To the extent there has been any debate about in vitro fertilization, opponents have argued against it philosophically or theologically. (The Catholic Church strongly rejects it, and many of the public opponents have been Catholics, but not all.) But without denying the necessity of that kind of reflection on the issue, there is something to be said for looking at how the technology has worked out in practice, particularly from the children’s point of view.
In My Daddy’s Name is Donor (see the column to the left for the executive summary and the full text) , Elizabeth Marquardt of the Institute for American Values looks at the experience of the children conceived that way, and found problems. For example, here is first finding given in the statement of Fifteen Major Findings :
Young adults conceived through sperm donation (or donor offspring) experience profound struggles with their origins and identities.
Sixty-five percent of donor offspring agree, My sperm donor is half of who I am. Forty-five percent agree, The circumstances of my conception bother me. Almost half report that they think about donor conception at least a few times a week or more often.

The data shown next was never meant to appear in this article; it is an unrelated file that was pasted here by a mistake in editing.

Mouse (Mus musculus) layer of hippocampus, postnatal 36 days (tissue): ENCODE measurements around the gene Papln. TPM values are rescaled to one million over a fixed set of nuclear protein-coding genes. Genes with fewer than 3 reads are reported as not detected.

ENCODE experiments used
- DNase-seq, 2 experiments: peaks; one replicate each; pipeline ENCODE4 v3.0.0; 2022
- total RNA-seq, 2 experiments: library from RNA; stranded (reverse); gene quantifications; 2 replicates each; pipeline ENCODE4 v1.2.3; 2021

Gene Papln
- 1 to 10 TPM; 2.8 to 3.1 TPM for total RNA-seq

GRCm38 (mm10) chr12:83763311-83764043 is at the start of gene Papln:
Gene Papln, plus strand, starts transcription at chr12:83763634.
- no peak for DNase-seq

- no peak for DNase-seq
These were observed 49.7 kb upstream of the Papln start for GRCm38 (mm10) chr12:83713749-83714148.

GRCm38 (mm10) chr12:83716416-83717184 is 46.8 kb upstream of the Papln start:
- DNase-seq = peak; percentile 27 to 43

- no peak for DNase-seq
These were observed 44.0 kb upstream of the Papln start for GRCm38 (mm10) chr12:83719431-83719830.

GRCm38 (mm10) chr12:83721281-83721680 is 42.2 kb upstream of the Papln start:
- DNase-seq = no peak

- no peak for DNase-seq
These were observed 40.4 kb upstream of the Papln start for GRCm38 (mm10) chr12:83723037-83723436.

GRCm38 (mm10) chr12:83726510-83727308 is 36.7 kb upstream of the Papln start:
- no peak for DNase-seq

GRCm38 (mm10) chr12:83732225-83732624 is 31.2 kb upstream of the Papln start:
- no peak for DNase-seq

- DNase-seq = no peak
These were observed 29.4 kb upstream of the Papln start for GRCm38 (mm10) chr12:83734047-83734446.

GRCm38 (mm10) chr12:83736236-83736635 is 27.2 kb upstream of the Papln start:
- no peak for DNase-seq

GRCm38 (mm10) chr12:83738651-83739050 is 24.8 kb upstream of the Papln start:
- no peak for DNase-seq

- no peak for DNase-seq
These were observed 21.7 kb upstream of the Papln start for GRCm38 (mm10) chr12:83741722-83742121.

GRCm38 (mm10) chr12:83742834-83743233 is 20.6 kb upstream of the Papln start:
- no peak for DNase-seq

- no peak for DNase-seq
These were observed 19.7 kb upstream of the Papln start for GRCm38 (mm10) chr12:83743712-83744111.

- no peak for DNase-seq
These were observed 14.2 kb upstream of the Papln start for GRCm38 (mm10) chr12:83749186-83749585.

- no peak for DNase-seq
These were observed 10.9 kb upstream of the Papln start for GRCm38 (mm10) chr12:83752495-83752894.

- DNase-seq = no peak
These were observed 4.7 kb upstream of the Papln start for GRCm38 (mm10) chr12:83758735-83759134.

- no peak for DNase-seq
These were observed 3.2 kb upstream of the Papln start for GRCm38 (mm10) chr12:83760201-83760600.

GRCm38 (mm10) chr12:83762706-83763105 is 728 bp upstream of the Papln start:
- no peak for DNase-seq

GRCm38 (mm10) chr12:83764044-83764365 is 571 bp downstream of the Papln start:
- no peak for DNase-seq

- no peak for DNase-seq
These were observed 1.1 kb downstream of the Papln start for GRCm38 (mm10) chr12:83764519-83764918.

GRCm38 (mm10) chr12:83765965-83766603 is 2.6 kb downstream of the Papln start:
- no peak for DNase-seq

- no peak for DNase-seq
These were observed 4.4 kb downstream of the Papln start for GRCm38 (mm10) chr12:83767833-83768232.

The role of money in their conception disturbs a substantial number of donor offspring. Forty-five percent agree, It bothers me that money was exchanged in order to conceive me. Forty-two percent of donor offspring, compared to 24 percent from adoptive families and 21 percent raised by biological parents, agree, It is wrong for people to provide their sperm or eggs for a fee to others who wish to have children.
When they grow up, donor offspring are more likely to agree, I dont feel that anyone really understands me, with 25 percent of them agreeing strongly, compared to 13 percent of the adopted and nine percent of those raised by biological parents.